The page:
A number of Indigenous tourism operators say the money they’ve received from the federal and territorial governments isn’t enough to keep their doors open.
In March, a $1.2 million fund was set up for business suffering under the weight of a no travel order because of the COVID-19 pandemic.
But some remote operators say they’re out hundreds of thousands of dollars and the government aid being offered won’t cover the gap.
Kylik Kisoun Tayor owner Tundra North Tours was anticipating a multi-million dollar summer – but now say they’ll be lucky to clear a fraction of that.
“I will take what I can get and try to stay open but the reality is business is not going to come back,” he says. “The only grants I’ve seen where they take care of some of your overheads and it is non repayable is great, it’s what you need, but the rest of it is all loans based stuff and the payback period is too short for us to actually pay it back to get the zero interest.”
Based in Inuvik, N.W.T., the Inuvialuit, Gwitchin’in run company provides cultural expeditions by land and water along the Arctic coast.
Outside of the established Yellowknife Aurora tourism sector, Indigenous tourism in remote communities only started to gain a footing over the last decade.
“Most Indigenous businesses are really young so it’s not like these businesses have had 30 years to build assets, we are all in that start up phase,” says Taylor. “Even if we have been in business 10 years, we are still in start up phase because we have had to create the market for Indigenous experiences and had to create the organizations like ITAC (Indigenous Tourism Association of Canada) is really new.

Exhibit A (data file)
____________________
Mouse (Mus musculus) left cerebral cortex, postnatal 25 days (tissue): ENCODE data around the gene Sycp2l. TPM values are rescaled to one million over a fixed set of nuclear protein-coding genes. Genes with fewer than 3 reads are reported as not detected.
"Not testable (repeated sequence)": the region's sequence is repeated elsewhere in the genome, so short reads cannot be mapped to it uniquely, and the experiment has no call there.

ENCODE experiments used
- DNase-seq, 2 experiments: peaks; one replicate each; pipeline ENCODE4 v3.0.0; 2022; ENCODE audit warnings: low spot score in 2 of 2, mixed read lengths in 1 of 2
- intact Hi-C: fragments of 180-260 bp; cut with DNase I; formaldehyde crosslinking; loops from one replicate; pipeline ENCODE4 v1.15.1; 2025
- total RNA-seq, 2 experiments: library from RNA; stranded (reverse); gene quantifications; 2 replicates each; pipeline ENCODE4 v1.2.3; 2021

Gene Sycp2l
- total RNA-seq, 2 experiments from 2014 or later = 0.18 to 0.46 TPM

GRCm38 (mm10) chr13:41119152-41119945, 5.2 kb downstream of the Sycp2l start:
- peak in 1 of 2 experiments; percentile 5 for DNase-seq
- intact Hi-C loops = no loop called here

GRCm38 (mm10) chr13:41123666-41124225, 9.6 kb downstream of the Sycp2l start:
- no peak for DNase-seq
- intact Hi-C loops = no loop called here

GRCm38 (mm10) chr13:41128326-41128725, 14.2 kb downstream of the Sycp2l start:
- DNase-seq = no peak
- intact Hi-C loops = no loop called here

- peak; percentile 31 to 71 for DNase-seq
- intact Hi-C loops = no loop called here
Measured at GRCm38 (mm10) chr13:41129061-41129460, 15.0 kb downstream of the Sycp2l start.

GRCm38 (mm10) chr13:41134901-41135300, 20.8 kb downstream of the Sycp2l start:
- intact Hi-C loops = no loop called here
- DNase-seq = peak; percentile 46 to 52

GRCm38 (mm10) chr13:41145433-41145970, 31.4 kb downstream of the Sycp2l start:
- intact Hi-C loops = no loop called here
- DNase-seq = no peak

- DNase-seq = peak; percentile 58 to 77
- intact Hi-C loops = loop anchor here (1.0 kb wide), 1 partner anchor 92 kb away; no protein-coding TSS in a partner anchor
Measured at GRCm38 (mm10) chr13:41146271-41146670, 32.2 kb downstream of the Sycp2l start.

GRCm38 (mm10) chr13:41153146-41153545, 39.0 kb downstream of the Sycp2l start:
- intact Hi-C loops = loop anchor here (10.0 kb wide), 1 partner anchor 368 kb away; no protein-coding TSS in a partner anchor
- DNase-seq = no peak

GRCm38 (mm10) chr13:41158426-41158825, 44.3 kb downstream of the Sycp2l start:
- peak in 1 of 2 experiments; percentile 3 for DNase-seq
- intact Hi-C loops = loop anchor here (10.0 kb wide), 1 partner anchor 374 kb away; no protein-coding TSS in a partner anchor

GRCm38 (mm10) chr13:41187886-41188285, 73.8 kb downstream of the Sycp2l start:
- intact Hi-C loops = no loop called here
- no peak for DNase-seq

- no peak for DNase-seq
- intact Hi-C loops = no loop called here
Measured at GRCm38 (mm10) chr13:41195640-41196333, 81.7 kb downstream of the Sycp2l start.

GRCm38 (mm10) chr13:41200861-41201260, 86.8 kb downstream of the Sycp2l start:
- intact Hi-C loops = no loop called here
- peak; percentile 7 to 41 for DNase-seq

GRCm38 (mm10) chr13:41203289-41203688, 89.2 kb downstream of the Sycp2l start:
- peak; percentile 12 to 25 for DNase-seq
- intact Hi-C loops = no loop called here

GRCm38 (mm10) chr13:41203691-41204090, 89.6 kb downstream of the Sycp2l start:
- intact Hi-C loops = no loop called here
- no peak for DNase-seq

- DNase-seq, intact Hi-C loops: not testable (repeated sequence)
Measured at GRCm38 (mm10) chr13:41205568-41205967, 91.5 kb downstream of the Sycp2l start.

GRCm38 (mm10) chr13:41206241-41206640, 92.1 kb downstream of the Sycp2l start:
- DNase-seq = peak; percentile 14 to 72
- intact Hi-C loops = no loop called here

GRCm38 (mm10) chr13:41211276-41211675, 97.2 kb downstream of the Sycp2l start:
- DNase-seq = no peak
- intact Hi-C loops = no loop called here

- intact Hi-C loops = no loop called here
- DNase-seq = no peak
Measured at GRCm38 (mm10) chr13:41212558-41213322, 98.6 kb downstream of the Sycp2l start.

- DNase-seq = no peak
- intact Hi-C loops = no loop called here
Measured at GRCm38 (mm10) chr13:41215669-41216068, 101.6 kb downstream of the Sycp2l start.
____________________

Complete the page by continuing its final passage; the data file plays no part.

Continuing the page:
“We have had to create all these framework to get where we are at. We were just starting to see success.”
Further north it’s a similar story.
Kaptana’s Arctic Adventures in Uluhoktuk just lost out on a $60,000 big game guiding trip.
“If COVID wasn’t going on we would have been hunting muskox, polar bears and also wolf for our big game hunting,” says Kuptana Arctic Adventures owner David Kuptana. “But right now with everyone closed down nothing has really happened, just hunting for ourselves.”
Both operators cater almost primarily to international clients and with some communities like Ulu restricting visitors, Taylor likens the situation to the crash of 2008.
“It will be hard for small business to open their arms back to visitors,” says Taylor. “Not only will the market be able to recover for sustainable businesses like mine but will the communities accept that going forward.”
The N.W.T. currently had 11 confirmed cases of the virus. Those 11 people have recovered.
The territory has repeatedly stated that any expected loosening of COVID-19 restrictions will be tied to strict border security with only N.W.T. residents and essential workers to enter the territory this summer.